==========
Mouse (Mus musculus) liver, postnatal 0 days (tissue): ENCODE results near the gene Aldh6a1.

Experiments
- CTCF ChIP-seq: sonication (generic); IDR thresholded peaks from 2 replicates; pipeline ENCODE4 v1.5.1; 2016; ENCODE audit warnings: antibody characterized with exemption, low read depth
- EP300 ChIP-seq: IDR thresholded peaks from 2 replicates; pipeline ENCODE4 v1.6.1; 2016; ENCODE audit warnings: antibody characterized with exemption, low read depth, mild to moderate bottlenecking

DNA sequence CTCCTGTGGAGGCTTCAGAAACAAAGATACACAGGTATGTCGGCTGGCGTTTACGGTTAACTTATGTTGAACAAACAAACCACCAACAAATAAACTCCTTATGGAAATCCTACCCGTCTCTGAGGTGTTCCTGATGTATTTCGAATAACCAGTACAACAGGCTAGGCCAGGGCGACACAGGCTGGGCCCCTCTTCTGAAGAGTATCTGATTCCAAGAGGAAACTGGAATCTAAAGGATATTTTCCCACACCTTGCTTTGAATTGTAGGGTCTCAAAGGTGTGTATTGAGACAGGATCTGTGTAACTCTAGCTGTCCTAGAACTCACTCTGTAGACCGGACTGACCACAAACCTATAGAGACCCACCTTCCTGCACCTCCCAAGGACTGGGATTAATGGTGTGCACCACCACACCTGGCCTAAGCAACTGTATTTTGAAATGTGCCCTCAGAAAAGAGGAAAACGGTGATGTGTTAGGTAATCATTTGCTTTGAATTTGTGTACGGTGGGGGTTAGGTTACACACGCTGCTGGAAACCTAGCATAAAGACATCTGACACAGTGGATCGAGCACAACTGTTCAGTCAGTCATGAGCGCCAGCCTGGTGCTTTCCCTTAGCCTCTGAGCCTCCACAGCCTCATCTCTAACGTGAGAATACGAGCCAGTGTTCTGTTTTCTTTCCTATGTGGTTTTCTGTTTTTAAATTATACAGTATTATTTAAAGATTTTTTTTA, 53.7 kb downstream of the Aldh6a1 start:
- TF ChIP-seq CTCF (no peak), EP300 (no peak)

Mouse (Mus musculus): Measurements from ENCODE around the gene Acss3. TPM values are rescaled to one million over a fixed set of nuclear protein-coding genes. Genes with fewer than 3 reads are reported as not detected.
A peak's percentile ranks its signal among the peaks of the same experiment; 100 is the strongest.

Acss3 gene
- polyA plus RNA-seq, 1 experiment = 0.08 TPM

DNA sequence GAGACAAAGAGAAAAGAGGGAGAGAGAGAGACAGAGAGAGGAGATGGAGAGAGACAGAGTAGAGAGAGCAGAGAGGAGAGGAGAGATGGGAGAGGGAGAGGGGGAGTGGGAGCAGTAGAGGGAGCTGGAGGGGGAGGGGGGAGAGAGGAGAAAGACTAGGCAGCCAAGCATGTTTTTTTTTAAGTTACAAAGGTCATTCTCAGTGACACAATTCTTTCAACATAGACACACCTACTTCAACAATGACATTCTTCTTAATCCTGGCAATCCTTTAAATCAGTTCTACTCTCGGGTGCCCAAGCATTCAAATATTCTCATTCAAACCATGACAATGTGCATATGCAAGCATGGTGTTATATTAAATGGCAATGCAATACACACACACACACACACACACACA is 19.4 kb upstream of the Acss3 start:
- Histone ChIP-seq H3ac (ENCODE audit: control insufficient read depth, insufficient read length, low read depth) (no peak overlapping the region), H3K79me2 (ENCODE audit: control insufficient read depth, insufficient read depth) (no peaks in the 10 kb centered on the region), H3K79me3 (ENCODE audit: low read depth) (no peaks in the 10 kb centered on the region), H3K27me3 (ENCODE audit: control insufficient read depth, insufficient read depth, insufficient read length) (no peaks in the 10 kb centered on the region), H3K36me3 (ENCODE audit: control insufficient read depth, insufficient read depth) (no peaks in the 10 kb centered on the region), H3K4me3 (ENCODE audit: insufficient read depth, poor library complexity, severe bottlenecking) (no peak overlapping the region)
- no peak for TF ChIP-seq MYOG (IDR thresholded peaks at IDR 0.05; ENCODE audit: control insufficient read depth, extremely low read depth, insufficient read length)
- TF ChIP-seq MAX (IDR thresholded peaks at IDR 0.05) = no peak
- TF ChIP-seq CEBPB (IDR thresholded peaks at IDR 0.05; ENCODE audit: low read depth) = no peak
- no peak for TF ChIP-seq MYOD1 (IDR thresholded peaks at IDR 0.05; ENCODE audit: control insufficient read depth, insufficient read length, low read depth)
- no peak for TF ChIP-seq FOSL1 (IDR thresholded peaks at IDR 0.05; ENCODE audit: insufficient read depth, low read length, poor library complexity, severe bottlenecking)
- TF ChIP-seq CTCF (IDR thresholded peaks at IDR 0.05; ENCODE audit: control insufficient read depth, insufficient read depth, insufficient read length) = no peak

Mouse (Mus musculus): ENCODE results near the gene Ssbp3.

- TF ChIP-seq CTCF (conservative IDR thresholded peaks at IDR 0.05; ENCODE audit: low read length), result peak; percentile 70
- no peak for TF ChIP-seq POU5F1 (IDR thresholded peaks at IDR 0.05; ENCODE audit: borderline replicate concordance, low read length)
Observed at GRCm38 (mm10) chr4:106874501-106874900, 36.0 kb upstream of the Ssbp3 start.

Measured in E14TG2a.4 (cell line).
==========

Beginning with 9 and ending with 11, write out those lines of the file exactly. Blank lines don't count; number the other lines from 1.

Acss3 gene
- polyA plus RNA-seq, 1 experiment = 0.08 TPM

DNA sequence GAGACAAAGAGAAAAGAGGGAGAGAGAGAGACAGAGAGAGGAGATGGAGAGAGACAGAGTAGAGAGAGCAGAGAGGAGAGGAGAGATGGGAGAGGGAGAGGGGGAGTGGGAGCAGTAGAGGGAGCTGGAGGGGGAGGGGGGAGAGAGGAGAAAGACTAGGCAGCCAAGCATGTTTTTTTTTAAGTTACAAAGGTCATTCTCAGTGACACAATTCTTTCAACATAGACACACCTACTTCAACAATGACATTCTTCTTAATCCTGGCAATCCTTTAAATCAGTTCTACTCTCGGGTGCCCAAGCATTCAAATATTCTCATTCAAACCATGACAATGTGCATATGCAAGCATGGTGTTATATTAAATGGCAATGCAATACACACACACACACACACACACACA is 19.4 kb upstream of the Acss3 start: